A building housing a legendary, century-old Atlantic Avenue bar that was once so popular with Mohawk Indian ironworkers that it became an informal union hall is for sale.
Hank’s, which is just the latest incarnation of the tavern at the corner of Atlantic and Third avenue, now has a “For Sale” sign above its flame-covered faÃ§ade — though the building’s owners promise that the bar will return to the ground floor once nearly a dozen apartments are built above it
“We want to keep Hank’s and make it bigger with a new music room,” said Rolf Grimsted, who owns the building with Emily Fisher. “But the first step is getting [partners to invest in] a new building with room for a bar and 10 loft-style condos.”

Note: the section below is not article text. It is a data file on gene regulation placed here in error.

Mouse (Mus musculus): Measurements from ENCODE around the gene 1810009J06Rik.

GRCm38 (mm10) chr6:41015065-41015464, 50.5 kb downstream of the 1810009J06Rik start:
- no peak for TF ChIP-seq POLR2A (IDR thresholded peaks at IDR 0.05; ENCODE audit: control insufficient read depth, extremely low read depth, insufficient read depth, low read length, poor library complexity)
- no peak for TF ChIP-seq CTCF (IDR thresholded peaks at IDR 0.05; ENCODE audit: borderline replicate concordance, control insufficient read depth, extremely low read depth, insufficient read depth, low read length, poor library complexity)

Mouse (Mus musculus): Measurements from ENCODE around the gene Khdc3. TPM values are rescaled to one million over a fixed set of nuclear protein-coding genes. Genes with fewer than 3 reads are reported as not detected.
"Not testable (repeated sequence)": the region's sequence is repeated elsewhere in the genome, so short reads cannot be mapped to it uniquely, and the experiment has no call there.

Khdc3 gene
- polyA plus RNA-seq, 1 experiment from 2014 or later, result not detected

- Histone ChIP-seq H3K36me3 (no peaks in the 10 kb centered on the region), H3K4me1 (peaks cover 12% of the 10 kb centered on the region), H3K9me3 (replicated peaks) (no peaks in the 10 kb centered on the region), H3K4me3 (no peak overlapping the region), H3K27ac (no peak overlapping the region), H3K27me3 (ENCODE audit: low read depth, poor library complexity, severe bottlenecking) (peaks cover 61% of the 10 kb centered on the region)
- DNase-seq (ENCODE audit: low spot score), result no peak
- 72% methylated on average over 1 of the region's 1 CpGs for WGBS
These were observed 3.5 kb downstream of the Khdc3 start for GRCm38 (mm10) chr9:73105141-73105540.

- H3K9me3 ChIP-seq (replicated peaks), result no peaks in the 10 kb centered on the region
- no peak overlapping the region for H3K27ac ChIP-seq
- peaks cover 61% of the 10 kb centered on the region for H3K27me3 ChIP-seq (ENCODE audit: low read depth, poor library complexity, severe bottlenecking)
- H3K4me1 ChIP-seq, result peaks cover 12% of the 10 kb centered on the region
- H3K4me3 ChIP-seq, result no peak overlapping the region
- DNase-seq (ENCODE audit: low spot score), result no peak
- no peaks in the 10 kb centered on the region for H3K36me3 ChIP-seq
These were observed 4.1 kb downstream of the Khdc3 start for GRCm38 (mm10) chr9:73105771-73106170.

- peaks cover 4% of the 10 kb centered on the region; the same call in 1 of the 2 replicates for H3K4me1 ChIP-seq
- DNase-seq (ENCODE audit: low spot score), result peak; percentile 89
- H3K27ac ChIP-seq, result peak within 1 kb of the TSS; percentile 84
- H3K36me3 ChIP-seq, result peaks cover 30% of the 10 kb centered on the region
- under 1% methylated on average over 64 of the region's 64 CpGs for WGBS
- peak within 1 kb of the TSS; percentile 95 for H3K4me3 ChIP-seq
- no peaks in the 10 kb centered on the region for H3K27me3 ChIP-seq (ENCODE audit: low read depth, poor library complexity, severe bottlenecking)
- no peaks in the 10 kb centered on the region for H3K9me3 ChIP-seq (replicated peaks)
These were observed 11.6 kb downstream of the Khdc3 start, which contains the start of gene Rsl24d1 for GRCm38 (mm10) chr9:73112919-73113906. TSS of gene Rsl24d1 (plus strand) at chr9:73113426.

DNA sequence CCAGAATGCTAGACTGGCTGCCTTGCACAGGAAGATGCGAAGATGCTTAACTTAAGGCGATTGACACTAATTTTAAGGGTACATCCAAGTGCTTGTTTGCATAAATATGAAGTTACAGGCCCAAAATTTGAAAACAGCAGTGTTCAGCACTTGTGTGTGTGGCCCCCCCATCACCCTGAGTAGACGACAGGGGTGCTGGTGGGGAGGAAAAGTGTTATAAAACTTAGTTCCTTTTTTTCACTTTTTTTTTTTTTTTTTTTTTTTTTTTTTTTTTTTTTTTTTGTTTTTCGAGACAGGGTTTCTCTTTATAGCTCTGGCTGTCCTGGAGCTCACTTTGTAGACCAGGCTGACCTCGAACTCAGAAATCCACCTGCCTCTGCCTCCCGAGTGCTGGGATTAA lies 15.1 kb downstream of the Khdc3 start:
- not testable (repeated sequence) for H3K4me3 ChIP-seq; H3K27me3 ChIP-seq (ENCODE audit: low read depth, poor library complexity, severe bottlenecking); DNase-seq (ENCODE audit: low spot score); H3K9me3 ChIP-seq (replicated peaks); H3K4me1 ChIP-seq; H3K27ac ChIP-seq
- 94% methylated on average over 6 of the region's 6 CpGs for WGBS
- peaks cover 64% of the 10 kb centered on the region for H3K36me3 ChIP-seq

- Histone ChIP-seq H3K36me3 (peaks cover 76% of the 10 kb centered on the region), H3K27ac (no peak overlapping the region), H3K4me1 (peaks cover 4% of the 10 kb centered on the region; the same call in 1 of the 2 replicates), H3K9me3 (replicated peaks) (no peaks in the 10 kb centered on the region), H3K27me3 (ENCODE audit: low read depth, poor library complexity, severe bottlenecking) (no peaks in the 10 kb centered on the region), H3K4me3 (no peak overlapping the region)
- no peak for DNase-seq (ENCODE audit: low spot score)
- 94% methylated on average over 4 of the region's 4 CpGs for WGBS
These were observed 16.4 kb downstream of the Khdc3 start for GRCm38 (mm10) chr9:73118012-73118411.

Fisher and Grimsted say the “For Sale: Development Site” sign — like so many similar signs hanging in a neighborhood that is experiencing a housing boom right now — shouldn’t worry the saloon’s loyal patrons, who have been pounding back Pabst Blue Ribbons since even before Hank’s was Doray Tavern, the pub with the motto, “Where Good Friends Meet.”
The same vintage wood bar will occupy the new space, Grimsted said, but regulars and the waitresses who serve them believe the bar’s days are numbered.
“When it reopens it won’t be the same,” said Jeannie Talierco, a bartender for 13 years.
History has certainly been kind to the establishment, which makes a cameo in “The Mohawks in High Steel,” a famous story by New Yorker writer Joseph Mitchell, who charted the rise and fall of the Native American ironworker community that was centered around Atlantic and Third avenues a half-century ago.